Jones pursuing unofficial bid for office
Yuman Russ Jones said it's his understanding he can move forward with his write-in candidacy to represent Legislative District 13 in the Arizona House of Representatives.
He said he can tell people he intends to be a write-in candidate, raise campaign funds and post political signs. He also is developing a mailer explaining how people can write in his name when they vote.
But he can't actually tell people he's on the ballot as a write-in candidate, at least for now, cautioned Matthew Roberts, spokesman for the Arizona Secretary of State's Office.
That's because it will be up to the courts to say whether Jones actually is an official write-in candidate, Roberts said.
“His issue is with the courts, not the secretary of state, although he did do the right thing reaching out to our office,” Roberts said.
Hanging in the balance is Jones' lawsuit now before the Arizona Court of Appeals in which he alleges that his opponent, Darin Mitchell, should be declared ineligible for the office because Mitchell currently doesn't live within LD 13.
Attorneys for Jones and Mitchell presented briefs last week. The court is scheduled to hear the case Friday and make a decision in late October.
That has Jones facing an extremely tight time frame as the general election is Nov. 6 and thousands of early ballots have already been mailed out.
“Sixty to 70 percent of the votes are by early ballot,” Jones said. “If I wait until the court rules, I'll be toast.”
Jones, an incumbent lawmaker for Yuma County, placed third in a three-way Republican race in the primary election for two seats in the house for LD 13. That meant Mitchell, who placed second, and top vote-getter Steve Montenegro proceeded to the general election. There are no Democratic candidates for the two offices.
However, Jones is hopeful the court will rule that Mitchell is ineligible for the office and that any votes he receives in the general election would not count. But the court also has to rule whether to allow Jones to be a write-in candidate despite a state law known as the “sore loser law” that prohibits candidates who lose in the primary from running as a write-in candidate in the general election.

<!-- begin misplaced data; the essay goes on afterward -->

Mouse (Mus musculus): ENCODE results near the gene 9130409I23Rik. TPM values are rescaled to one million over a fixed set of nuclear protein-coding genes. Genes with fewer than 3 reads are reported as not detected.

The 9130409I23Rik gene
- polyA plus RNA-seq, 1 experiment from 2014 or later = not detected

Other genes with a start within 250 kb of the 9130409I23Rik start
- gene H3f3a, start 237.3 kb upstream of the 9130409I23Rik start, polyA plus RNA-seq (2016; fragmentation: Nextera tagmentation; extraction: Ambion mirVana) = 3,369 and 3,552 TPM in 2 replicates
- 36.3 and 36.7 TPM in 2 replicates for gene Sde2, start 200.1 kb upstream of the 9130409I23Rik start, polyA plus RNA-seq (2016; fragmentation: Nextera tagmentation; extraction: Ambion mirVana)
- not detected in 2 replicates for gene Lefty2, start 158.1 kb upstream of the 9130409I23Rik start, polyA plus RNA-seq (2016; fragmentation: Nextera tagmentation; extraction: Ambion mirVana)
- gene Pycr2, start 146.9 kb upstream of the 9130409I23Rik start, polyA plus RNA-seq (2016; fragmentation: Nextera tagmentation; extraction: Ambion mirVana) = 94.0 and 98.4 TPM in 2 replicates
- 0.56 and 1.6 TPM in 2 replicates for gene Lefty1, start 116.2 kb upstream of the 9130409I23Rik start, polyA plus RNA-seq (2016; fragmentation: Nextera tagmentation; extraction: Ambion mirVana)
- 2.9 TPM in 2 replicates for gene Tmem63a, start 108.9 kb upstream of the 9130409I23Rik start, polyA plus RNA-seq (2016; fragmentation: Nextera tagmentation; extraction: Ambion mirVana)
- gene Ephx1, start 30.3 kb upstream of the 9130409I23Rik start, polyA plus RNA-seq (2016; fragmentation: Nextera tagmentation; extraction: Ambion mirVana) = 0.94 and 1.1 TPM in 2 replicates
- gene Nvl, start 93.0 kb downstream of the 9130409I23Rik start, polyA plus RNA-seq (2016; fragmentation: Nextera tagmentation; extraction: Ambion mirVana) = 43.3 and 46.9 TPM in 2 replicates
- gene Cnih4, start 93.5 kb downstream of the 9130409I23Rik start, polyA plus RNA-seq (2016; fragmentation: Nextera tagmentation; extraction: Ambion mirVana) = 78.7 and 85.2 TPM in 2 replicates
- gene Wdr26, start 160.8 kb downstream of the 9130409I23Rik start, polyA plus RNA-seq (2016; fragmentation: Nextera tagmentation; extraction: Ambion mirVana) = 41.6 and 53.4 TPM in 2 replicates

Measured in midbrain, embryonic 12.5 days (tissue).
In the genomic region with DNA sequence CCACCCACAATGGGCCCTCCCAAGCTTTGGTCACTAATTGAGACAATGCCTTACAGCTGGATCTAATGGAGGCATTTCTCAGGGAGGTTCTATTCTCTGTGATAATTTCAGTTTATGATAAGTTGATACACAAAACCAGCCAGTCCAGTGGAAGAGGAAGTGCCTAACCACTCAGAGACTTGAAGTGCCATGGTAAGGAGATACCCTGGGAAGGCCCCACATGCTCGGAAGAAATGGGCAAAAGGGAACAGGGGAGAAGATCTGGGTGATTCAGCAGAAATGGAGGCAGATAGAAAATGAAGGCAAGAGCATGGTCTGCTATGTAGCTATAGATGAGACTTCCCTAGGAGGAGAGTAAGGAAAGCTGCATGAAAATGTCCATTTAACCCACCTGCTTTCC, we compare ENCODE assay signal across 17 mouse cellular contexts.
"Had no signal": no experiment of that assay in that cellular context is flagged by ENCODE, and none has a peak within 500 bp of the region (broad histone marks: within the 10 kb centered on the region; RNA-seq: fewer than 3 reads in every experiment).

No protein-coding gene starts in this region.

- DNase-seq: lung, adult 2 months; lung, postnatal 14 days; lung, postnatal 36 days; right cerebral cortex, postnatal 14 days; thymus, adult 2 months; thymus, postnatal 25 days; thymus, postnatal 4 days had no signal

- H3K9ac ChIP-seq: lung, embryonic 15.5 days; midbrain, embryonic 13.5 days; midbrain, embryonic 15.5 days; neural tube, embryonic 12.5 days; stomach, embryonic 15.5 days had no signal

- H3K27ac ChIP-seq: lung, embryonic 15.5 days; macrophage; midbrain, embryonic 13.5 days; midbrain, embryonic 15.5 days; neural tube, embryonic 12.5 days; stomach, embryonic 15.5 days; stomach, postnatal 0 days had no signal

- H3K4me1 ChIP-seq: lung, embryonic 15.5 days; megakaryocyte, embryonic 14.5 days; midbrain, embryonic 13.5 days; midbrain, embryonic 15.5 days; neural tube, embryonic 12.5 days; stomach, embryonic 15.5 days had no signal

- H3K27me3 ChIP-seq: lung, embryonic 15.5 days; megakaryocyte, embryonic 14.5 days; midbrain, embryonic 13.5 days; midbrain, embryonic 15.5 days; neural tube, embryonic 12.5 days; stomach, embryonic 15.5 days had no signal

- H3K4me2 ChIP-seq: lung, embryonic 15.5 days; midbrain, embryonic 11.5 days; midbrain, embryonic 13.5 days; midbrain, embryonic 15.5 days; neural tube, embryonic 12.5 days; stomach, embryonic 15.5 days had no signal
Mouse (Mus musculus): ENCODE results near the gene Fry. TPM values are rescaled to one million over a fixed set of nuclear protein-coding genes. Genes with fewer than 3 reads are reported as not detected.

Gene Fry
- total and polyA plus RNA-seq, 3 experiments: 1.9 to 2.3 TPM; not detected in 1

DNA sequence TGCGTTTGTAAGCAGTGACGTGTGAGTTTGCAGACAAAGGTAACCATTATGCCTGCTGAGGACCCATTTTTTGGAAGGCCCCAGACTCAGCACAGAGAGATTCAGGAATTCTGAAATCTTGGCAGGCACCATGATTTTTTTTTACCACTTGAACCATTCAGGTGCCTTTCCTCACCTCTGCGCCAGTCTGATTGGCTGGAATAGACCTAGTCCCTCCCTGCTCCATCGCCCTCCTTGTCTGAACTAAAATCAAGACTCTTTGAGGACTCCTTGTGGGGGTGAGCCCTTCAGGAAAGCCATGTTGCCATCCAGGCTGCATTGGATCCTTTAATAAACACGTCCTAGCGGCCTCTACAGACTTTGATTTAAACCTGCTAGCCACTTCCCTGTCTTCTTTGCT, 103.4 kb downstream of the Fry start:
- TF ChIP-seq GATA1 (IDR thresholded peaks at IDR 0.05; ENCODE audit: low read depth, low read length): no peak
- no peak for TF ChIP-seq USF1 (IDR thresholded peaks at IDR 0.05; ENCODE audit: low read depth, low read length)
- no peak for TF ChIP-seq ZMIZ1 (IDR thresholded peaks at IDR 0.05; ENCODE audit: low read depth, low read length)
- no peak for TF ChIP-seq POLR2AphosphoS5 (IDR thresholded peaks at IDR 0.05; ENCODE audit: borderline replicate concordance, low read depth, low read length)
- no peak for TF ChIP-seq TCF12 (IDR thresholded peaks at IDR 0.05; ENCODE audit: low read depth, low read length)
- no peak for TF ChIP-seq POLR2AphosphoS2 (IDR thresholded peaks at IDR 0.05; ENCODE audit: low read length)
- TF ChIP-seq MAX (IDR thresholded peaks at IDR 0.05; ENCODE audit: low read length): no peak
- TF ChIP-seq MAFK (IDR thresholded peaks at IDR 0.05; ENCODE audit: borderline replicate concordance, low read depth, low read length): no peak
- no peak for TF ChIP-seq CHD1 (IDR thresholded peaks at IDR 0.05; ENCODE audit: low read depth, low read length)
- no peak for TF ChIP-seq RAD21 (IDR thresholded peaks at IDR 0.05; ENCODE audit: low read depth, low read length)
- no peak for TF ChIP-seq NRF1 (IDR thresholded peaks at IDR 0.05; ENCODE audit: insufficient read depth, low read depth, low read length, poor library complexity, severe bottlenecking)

Meanwhile, the Arizona Capitol Times reported that in their brief filed last week, Mitchell's attorneys cited Arizona Supreme Court precedent and legislative history as the basis for their claims that Jones' primary election challenge is moot and, further, that state law doesn't even allow for the courts to intervene in legislative races.
According to the Arizona Capitol Times article, the final arguments listed in Mitchell's appeal are that the original primary election contest is now moot, and that Jones must file a new general election challenge because the ballots have already been printed and mailed with Mitchell's name on them.
Mitchell's attorney, Timothy La Sota, further contends that a lower court judge erred by ruling Mitchell had to live in the district from the time he filed his nominating petitions on May 30 through the primary Aug. 28. La Sota argued that the deadline to live in the district is Election Day for the election being challenged.
Taken together, the two arguments would essentially reset the clock, allowing Mitchell to move into the district anytime before the general election.
Jones' attorney, Thomas Ryan, argued that a Maricopa County Superior Court judge did not abuse his discretion in finding by clear and convincing evidence that Mitchell lived outside the district, Arizona Capitol Times reported. And Arizona law is clear that appellate courts defer to the trial court regarding factual findings, unless there is evidence that the lower court judge abused his discretion in making his decision, Ryan further argued.
“Mr. La Sota fundamentally misunderstands election law,” Ryan was quoted by the Arizona Capitol Times. “Because if you look at (the law), right now (Mitchell) is disqualified. His name is on the ballot, but it's the functional equivalent of being dead. That's why he's the appellate, he lost, he's appealing.”
Hank Stephenson, reporter for the Arizona Capitol Times, contributed to this report.